Saturday, November 24, 2012

Upgrading my tea experience

I prepared proportional amounts of Da Yu Lin tea in a gaiwan and a mixed clay teapot today. The gaiwan with a lower capacity has less oolong tea apportioned into it to level the playing field. Took a few small sips from each cup and made comparisons. With the lighter coloured infusion on the left, I could pick up fruity yet faint floral notes. The brew consequently was lighter on the palates and the tea coasted my tongue very loosely like margarine. In the second cup of tea, the basic notes found in the first cup were magnified many times and coated my tongue very densely like butter. I could pick up the changes in fragrances and track them more accurately in my memory. The differences are in some ways similar to eating instant chicken soup mix compared to slow-cooked chicken soup.

To try and achieve a sort of 'slow-cooked chicken soup' experience in the gaiwan, I dropped a few extra balls of oolong into it and proceeded with the second brewing session. This time the colour of the infusion from the gaiwan drew closer to that from the teapot but the brew felt colder due to superior heat retention properties of clay as opposed to porcelain.

The convenience of exchanging many different teas using a porcelain gaiwan has made it very popular with testing teas and narrowing down one's selection. With a clay teapot, we can test it out with a narrower selection of teas but must finally use only one kind of tea for brewing. In other words, the gaiwan and clay teapot complement each other in scoping for the best teas and eventually brewing these teas in dedicated teaware.

Editorial note: I left the teas to steep in the gaiwan and teapot overnight and found a more balanced brew from the pot with its freshness retained. Infusion from the gaiwan became more concentrated but had a rather prominent astringent note that lasted for about 20 seconds.  The freshness of this medium-grade Da Yu Lin tea was not there anymore in the gaiwan despite the more intense flavours and this led me to conclude that teapots in general have a more air-tight construction than gaiwans and their clays are more flattering on the performance of teas, i.e. teas taste rounder, more balanced and can even develop a longer aftertaste as a result of its interaction with the clay's porous quality.

Saturday, November 17, 2012

Our trusted senses

Recall that moment when you seemed to have had a piping hot cup of tea but the warm fuzzy sensation quickly fades into an unexplained chill in your system? Why do regular tea drinkers exchange their gaiwans for yixing teapots during colder months of the year to make this transition from light green teas to roasted and highly oxidised teas? Is it really a case of equating the likes of roasted oolongs and red (black) teas to teas that heat us up most efficiently and assigning a cooling effect to the greener and lighter teas in the spectrum?

As part of surveying the tea market, I once brought an Oriental Beauty sample to tea class with the impression that this highly oxidised summer oolong will certainly heat us up nicely when Taipei turns cold and rainy. Quite the contrary. Instead of the expected cha qi that greatly improves one's blood circulation, one of the immediate effects after drinking this tea was a developing frostiness felt most prominently at the fingertips. The tea I brought was a case of poor quality tea leaves that were later processed into an oriental beauty. Needless to say, we certainly did not move on to the 2nd infusion despite the rather pleasant perfumish aftertaste. This tea was also sold as a rather high grade tea with a subtantial price tag to match. An insightful lesson learnt and chances are, there is still a fair share of such teas on the market.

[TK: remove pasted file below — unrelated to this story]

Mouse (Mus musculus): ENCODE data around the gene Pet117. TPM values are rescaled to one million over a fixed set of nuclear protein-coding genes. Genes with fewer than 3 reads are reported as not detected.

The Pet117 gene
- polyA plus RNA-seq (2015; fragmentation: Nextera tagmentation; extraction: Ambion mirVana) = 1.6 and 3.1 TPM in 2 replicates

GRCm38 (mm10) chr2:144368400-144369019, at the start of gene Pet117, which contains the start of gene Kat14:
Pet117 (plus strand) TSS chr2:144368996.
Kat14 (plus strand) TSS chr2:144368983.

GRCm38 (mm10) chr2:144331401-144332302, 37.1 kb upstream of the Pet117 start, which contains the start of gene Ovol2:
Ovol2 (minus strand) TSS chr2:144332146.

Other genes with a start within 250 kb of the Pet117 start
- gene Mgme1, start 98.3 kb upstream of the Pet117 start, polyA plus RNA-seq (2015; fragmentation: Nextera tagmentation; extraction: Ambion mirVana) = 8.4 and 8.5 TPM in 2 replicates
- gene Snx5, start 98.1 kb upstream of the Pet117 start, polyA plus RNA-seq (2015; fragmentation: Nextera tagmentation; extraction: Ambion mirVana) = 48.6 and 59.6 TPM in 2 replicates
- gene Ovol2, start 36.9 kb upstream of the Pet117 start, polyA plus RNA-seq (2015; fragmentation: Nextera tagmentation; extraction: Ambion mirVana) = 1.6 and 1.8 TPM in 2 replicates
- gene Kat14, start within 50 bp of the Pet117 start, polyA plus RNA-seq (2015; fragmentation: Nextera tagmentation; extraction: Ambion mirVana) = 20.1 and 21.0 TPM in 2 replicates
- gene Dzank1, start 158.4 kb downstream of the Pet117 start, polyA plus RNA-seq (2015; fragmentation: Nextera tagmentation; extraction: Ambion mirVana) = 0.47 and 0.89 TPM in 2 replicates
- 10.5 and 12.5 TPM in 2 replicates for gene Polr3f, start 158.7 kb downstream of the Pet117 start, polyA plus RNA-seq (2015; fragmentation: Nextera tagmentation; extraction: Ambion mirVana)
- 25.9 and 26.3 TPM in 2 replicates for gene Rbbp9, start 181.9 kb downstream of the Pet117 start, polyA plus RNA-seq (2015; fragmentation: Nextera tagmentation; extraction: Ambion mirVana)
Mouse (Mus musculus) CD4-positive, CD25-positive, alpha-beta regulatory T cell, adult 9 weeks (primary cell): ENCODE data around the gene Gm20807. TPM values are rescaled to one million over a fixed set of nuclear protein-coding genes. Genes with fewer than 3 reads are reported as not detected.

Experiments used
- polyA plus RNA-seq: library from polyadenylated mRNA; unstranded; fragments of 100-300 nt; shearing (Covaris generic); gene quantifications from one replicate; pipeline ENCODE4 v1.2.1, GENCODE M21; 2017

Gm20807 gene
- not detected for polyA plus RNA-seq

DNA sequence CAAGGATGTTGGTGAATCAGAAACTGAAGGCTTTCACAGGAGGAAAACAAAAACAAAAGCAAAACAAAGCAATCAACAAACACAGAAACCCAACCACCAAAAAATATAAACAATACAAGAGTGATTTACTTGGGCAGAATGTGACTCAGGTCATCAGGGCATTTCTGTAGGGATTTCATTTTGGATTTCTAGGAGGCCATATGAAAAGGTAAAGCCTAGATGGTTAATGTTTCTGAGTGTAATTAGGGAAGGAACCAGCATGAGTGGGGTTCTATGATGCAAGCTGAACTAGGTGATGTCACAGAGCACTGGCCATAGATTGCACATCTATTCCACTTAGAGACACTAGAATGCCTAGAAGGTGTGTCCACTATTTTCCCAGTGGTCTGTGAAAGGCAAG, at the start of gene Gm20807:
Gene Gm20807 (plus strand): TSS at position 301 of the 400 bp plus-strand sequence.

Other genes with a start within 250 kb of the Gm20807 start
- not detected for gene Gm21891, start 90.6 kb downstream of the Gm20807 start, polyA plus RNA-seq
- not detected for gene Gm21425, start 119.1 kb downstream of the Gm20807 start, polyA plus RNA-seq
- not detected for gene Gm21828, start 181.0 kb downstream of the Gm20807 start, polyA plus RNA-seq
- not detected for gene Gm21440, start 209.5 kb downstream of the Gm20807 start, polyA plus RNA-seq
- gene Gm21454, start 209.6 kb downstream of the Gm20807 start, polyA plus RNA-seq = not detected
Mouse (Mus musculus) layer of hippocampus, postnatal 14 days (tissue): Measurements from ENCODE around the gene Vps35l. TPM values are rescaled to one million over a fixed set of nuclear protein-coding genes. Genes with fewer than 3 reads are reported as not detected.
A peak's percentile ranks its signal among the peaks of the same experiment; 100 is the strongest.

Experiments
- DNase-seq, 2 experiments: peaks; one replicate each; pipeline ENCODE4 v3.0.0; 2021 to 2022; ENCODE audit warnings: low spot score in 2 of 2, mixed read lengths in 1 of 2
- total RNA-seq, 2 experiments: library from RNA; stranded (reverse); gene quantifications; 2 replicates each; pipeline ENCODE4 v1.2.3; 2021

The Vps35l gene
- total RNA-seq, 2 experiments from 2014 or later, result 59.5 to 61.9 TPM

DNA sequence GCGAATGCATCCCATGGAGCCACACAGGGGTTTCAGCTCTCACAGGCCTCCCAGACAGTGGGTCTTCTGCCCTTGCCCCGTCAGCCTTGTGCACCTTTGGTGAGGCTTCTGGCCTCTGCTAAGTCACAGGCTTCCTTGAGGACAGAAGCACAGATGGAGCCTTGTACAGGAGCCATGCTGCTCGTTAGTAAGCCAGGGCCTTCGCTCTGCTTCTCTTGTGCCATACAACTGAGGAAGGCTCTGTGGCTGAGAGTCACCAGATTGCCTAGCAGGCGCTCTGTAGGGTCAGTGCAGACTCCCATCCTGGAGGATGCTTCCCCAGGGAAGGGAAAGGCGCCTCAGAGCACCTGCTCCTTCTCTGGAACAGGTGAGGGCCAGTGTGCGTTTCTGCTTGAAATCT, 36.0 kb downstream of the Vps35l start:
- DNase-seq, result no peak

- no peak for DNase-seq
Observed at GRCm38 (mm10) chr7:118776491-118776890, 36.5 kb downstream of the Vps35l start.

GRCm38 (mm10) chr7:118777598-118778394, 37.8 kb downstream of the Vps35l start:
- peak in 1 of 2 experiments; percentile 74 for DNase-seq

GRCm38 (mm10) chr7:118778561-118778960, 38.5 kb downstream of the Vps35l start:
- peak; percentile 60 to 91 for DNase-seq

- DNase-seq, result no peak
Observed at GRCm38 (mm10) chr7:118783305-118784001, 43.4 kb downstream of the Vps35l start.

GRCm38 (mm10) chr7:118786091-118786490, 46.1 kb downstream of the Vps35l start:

With a good hearty brew of delicious red tea, I can feel the cha qi in my fingertips that turn slightly pink and the tension in my neck muscles ebbing away.  What are your experiences like and which teas do you rate most favourably in your book?   

Friday, November 16, 2012

End of Year Deals

A store-wide 10% discount  is available from now until 31 December 2012.

You will find the complete list of teaware items in my shop where a select range of teapots, teacups, lidded tea bowls also known as gaiwan, saucers, tea display plates, pewter storage jars and cha xi accessories awaits you.

>>Go to year-end deals

For pricing information and orders, please write to me at

Happy browsing!

Monday, November 12, 2012


Being a tea blogger from Singapore, sharing information about tea culture, relevant history and modern day interpretations of tea appreciation on the Internet gives me an important understanding of emerging tea communities at the same time. Of course, I take into account that my blog is in English and has its limits in reaching out to as many people as I would have hoped for.

Changi coastal walk
So where is my audience predominantly based? The US comes in first, followed by Czech Republic and in third position we have Germany. How did my fellow Singaporeans place? At a respectable fourth and rather encouraging to note because Singaporeans are a very hectic bunch with little time left for slow food and tea.  Finding time to reference online tea blogs and exploring means to design your own cha xi with delicious teas to match in an outdoor setting can feel as luxurious as, if not more so than, a weekend spa treatment.

Places with a great view of nature and tranquility are far and few between on this island that is constantly subjected to changing landscapes. Now, I will enjoy this little piece of paradise while it lasts.